Halfway through our last day, a camper approached me in the quiet hallway to make a comment about his experience:  "This is the only camp where I have made friends."  It was unsolicited and unrehearsed.  At Take2, we teach our campers about the unexpected, usually in reference to behavior that is asynchronous with the social surroundings. But in this moment, "wonderfully unexpected" was the most fitting way for me to describe this camper's remark.  As the muffled sound of pop music, laughter and organized chaos drifted through the classroom doors, I reassured him: "The friendships don't have to end today."

So many small moments with staff and fellow campers precipitated this big one:  Early morning staff meetings to stage a conversation group; learning about "cool thought" scripts to think positively; creating socially-based goals and plans; coaching campers to self-advocate during game play; allowing a camper to write a "No Thank You" note to vent frustration; cheering on teammates at a daunting ropes course.  All the small moments come together before our eyes, sometimes without even realizing it, until one day a camper bravely steps out to say, "Thank you" in his own unique, beautiful way.  

These small moments are made from the fibers of your support.  As we bid farewell to another wonderful Take2 summer, I ask that you take credit for making this possible.  Thank you to all the incredible people, young and old, who have given to Take2 in charity, volunteerism and bravery.  



Improv with the Middle School Camp
Improv with the Middle School Camp
Hedbanz with Counselors
Hedbanz with Counselors
Selfie at Ben
Selfie at Ben's Chili Bowl!

Last week, I spoke with a parent inquiring about Take2 who exclaimed, "We need a Take2 in every state!"  It made me reflect on the growth of Take2 and our community.  

We grow our curricula, which are painstakingly revised and reviewed every year to keep lessons and activities new and up-to-date with the latest research on social instruction.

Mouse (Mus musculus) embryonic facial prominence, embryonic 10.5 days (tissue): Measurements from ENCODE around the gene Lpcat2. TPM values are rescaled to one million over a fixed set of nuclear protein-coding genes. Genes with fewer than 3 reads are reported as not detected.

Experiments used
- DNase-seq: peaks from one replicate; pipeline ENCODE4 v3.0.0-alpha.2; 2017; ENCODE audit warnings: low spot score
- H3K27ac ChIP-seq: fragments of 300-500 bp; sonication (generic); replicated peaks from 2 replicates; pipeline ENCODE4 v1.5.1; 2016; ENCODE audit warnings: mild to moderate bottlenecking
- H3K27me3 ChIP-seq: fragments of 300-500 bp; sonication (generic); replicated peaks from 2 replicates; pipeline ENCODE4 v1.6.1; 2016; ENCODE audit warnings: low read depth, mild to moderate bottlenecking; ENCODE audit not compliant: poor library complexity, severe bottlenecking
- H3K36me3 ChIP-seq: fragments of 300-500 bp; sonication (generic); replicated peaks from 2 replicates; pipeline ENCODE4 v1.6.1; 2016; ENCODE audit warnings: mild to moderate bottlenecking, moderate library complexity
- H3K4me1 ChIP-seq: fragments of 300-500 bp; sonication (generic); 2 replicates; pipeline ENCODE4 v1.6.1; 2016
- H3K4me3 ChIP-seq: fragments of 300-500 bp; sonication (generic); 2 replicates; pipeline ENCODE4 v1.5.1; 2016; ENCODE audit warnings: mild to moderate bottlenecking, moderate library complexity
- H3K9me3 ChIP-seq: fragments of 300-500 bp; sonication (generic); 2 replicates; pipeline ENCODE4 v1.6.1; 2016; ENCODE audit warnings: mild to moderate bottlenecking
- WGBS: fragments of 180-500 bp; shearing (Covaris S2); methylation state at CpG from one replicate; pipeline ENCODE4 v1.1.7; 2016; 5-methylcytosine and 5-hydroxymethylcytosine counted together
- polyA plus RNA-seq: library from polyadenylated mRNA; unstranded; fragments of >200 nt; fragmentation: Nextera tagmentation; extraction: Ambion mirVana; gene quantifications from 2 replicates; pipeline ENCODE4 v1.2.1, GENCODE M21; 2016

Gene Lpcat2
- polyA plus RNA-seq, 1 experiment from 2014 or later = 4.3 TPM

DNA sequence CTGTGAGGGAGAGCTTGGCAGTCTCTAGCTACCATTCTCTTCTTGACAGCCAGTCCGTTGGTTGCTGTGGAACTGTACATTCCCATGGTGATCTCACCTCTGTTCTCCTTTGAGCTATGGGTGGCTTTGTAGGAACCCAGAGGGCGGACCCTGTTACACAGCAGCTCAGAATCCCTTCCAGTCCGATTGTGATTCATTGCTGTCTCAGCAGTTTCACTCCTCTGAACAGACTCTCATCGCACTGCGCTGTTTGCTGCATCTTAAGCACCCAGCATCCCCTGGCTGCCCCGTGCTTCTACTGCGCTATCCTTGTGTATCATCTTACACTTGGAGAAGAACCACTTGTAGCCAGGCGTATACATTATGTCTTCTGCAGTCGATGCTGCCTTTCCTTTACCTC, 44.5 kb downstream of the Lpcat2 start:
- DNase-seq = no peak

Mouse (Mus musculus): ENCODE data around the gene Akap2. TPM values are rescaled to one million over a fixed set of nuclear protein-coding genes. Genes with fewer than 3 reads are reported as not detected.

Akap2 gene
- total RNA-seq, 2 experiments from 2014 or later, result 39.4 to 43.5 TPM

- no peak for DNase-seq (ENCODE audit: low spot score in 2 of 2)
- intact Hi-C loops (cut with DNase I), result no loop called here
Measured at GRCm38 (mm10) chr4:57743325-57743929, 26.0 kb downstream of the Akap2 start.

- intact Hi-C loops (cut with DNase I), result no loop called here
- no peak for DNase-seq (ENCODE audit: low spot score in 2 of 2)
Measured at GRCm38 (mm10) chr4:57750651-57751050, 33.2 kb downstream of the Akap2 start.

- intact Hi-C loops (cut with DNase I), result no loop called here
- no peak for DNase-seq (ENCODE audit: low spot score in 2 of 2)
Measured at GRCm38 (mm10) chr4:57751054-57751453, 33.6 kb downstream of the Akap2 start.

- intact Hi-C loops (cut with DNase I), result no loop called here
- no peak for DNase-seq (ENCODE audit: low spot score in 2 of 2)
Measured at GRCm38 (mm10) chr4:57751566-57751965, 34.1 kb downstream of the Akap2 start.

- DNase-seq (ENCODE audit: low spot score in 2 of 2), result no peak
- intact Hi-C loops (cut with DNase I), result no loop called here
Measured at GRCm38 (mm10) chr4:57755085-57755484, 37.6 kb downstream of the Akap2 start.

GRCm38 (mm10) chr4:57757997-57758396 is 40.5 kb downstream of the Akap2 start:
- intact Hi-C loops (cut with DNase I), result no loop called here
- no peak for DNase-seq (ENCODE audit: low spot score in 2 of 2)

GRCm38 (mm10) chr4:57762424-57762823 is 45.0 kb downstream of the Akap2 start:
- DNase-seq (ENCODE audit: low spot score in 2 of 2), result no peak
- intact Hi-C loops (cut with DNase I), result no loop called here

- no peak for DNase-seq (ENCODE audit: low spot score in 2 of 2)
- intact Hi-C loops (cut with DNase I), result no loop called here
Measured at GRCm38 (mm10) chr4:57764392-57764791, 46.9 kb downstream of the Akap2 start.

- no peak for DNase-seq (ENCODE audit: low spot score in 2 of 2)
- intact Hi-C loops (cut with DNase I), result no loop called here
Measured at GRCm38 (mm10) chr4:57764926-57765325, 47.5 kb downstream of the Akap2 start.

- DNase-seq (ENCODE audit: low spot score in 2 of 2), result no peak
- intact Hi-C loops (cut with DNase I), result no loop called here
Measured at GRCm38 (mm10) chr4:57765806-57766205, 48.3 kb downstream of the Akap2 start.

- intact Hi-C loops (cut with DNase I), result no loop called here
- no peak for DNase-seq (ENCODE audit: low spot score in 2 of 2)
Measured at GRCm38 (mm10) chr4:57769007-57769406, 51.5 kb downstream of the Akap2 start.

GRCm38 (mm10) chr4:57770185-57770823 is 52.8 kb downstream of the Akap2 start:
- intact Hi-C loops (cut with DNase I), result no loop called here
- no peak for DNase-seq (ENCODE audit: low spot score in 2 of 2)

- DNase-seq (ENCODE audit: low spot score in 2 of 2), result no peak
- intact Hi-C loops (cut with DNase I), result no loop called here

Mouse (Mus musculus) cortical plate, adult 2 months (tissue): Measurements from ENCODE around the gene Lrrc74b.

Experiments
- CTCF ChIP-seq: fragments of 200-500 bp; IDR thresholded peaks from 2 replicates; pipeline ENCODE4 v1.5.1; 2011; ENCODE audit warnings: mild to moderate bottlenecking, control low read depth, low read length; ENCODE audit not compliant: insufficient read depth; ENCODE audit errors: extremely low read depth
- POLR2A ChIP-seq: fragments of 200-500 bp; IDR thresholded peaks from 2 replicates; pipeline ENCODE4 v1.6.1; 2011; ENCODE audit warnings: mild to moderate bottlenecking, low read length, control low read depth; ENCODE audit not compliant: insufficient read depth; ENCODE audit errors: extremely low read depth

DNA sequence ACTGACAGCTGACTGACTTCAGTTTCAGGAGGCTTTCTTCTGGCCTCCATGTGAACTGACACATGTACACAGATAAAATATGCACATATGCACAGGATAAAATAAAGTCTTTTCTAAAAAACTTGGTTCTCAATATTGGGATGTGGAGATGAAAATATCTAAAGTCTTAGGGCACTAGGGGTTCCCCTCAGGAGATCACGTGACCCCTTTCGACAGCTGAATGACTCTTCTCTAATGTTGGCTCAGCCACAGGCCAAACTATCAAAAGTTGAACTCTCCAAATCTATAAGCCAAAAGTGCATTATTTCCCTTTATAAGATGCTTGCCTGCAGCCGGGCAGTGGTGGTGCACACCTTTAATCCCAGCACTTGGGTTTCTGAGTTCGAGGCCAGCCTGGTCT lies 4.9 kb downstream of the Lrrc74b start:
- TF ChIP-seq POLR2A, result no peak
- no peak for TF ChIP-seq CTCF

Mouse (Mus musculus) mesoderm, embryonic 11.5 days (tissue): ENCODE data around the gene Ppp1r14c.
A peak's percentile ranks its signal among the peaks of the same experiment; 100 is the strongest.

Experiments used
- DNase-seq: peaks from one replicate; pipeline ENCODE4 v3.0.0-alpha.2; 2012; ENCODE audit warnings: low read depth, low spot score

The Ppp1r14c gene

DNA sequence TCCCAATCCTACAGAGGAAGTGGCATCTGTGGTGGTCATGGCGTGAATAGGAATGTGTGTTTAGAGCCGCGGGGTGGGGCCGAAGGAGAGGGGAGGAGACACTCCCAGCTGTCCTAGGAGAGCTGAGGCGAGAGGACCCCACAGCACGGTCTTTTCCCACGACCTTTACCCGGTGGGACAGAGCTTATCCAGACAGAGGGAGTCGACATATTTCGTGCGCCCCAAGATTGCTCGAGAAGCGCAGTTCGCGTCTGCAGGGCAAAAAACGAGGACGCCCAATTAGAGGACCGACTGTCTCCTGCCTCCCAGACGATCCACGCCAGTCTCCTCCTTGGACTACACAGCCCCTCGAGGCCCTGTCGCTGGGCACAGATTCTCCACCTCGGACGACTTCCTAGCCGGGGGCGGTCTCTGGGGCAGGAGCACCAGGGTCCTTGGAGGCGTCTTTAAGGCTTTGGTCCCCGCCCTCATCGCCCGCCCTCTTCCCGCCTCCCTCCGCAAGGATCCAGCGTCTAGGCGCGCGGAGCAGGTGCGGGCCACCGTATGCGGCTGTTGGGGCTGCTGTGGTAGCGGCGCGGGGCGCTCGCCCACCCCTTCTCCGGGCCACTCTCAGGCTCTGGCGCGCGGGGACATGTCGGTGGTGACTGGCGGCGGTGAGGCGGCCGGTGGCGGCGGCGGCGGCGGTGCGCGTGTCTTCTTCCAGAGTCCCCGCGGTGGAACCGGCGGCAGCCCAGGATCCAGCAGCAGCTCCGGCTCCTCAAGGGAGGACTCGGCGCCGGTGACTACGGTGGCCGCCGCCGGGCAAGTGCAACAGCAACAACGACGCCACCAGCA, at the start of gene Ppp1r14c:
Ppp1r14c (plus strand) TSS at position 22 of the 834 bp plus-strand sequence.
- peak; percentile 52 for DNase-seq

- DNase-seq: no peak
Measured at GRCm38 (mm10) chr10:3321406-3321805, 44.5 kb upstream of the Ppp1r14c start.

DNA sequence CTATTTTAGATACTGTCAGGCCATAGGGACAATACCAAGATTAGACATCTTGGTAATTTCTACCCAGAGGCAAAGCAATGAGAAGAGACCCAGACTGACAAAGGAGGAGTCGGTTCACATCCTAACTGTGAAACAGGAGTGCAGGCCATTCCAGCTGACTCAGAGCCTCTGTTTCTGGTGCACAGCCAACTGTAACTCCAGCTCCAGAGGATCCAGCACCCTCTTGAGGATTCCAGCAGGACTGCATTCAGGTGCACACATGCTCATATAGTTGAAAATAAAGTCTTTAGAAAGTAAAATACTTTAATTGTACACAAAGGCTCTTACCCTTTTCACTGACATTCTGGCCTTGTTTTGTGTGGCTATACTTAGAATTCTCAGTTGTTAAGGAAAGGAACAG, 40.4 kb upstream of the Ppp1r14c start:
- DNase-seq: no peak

Last year, we extended our service to accommodate older campers so that middle school-aged children are able to experience the rewarding and lasting friendships that their younger counterparts have enjoyed for 12 years.  

We have broadened our geographical reach to campers who travel from places like California, New York, Japan, Canada and Hawaii to attend Take2 in DC.

Thanks to your contributions to our growth, we are able to reach families who would otherwise be unable to send their child to camp.  Your donations allow us to nurture the friendships and social success of those who benefit from it the most!

Today, Global Giving will be matching any donation up to $1000 received from 9:01am-11:59pm EST.  Any size makes an impact!

Thank you for your support, and for continuing to make our vision a reality.




In preparation for the trip
In preparation for the trip

This is certainly a first: I can say with confidence that I have never had a curriculum meeting at a hardware store before! 

The Take2 staff has done an exceptional job of envisioning activities for camp that target the same research-based principles in a fun, new way.  Most of them have been created and implemented.  Some of them, however, were at once wonderful and cost prohibitive.  This year, we decided to throw out the catalog, take matters into our own hands, and prepare for a very hands-on season of curriculum planning.